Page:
Family Fun, Even for the Dog: A Review of the Hyatt Regency Chesapeake Bay Resort
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To The Point
To The Point: This property is a hidden gem in the Northeast for a true resort experience without the plane ride. Pros: It has almost everything you could want in a resort — great food, very family friendly and even pet friendly. Cons: Small beach, occasionally spotty service and some rooms need refurbishing.
The resort experience is what many people in the Northeast look for in a vacation. Fly someplace warm like Florida or the Caribbean, stay in a nice hotel with a beautiful view, and have lots of stuff to do in addition to lounging by a blue-water pool and consuming boozy drinks with little umbrellas in them. The challenge for many people for vacations like this are primarily the time and the flight cost to get there, especially if you’re traveling with kids. It’s difficult to justify the expense of going for just a few days. But what if you could have that resort experience where the door-to-door travel time is only three to four hours each way for the cost of a tank of gas? And even better, what if you could do it mostly for free on points?
The Hyatt Chesapeake Bay Golf Resort, Spa and Marina makes the perfect family getaway without having to blow too many vacation days — or Hyatt points. You can even bring the family dog. We did, and my family enjoyed it.
Recently reduced from a Category 5 to a Category 4 hotel in the World of Hyatt program, the resort costs 15,000 points per night. Cash rates run between $160 and $289 per night, depending on when and how far out you book, or about what you’d pay for most similar resorts elsewhere. TPG values Hyatt points at 1.7 cents each, making this a solid redemption, especially during the high season. They also charge a not-so-terrible daily resort fee of $25 to $32, depending on the time of year. All tiers of World of Hyatt members waive resort fees on award stays.
Speaking of award stays, since Chase Ultimate Rewards points transfer to World of Hyatt at a 1:1 ratio, earning points for Hyatt stays is incredibly easy. For example, if you signed up for the Chase Sapphire Preferred Card and then earned the 80,000-point sign-up bonus (after you spend $4,000 in the first three months from account opening. Plus earn a $50 statement credit on grocery purchases in the first year of account opening), you’d already have enough points to book a four-night stay at this property — perfect for a midsummer family trip.
I booked a king room and used a Globalist suite upgrade to get a premium suite with a water view. I also booked a connecting double room for friends who we invited along to join us.
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The Hyatt Regency Chesapeake Bay is in Cambridge, Maryland, about a four-hour drive from New York City, three hours from Philadelphia and two hours from Baltimore. Built in 2002 and recently renovated, the 400-room resort sits on 342 acres just off the Chesapeake Bay on a tributary called the Choptank River.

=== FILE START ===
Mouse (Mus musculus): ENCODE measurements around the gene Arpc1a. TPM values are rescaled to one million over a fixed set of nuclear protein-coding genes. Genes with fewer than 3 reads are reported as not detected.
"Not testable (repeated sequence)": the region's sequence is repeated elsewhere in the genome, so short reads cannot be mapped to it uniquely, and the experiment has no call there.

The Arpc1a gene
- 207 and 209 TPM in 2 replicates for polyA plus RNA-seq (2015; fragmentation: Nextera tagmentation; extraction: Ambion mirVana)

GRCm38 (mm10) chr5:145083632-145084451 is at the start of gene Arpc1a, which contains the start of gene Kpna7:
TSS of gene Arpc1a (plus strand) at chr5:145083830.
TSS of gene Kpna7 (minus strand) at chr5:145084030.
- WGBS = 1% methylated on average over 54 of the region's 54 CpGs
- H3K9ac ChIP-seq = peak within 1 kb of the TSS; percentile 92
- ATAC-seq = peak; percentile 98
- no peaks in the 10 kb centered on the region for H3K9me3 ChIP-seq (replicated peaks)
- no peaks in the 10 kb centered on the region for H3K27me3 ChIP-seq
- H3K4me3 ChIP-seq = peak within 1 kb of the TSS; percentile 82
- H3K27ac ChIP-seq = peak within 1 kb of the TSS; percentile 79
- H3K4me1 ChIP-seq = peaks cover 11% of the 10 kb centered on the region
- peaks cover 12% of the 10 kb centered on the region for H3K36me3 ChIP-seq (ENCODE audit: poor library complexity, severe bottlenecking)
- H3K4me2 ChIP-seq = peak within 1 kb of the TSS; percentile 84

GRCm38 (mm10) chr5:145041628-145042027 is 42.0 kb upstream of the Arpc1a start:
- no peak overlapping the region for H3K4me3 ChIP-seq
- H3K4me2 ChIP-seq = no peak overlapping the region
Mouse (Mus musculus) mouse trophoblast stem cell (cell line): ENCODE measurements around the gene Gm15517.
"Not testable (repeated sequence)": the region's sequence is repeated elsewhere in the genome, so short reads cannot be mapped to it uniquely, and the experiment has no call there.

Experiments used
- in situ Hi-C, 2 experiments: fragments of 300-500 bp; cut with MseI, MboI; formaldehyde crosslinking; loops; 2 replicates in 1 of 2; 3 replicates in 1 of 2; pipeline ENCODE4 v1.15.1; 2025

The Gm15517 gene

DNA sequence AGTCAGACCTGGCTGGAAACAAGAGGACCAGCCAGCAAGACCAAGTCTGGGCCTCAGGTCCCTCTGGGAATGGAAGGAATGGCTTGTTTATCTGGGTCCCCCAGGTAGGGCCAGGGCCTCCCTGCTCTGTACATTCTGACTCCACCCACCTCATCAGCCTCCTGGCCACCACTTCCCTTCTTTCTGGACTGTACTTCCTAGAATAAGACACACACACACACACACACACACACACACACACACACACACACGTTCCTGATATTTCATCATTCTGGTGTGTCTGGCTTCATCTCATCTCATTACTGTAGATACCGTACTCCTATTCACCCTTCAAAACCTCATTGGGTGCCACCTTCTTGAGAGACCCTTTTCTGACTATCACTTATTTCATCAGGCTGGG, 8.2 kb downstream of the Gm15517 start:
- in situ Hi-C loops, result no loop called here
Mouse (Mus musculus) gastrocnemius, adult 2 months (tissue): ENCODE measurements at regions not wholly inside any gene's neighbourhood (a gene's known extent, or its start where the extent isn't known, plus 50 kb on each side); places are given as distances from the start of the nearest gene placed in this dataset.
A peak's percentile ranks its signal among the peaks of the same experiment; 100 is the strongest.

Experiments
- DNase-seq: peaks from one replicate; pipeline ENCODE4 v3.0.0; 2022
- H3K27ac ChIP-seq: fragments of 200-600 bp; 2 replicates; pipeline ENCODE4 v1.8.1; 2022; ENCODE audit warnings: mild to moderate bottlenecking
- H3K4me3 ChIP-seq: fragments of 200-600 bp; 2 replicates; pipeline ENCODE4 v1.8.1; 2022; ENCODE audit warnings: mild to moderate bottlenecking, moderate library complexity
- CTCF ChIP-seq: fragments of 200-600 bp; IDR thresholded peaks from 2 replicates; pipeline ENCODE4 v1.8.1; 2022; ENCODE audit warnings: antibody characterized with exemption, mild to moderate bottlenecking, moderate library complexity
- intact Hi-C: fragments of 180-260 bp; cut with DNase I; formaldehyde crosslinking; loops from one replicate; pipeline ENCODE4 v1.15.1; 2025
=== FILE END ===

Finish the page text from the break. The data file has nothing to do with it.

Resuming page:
We drove down from New York City in a little over four hours with a pit stop.
We arrived just after lunch, and a bellman collected the luggage from our car. We were offered a choice of $21-a-day valet or free self-parking. Valet parking was free on award stays for Globalists, but we chose to self-park anyway, as it was really close.
The lobby was open and inviting, with high, vaulted ceilings and a view across the water. The reception counter was well-staffed, and we were delighted to learn the rooms were ready early, even though check-in is usually 4pm. Refreshing cucumber water was available in the lobby overlooking the bar called Michener’s Library, which was down one level.
The bellman then escorted us to our room.
There were a bunch of different-sized rooms, suites, petite suites to suit any group. Some even had bunk beds. The room we received (thanks to being a lifetime Globalist) was the Admiral Suite, a 1,200-square-foot, gorgeous residence on the top floor.
The foyer of the suite was grand, marbled and flowed with the nautical theme of the hotel. It also had a half bath to the side.
The living room featured a sitting area with a sofa, comfy chairs, a large TV and a gas fireplace. There was also a desk, credenza and a dining area with a huge circular table, which we used later in the evening for board games. A wet bar was stocked with bottled water in a refrigerator, and there were a bunch of plates and glassware. There was also a separate wine fridge, but I couldn’t ever bring enough wine to fill it. A wraparound balcony offered fabulous views of the river, the marina and the pool.
The spacious bedroom had its own wraparound balcony, a comfortable king bed, another gas fireplace and a walk-in closet.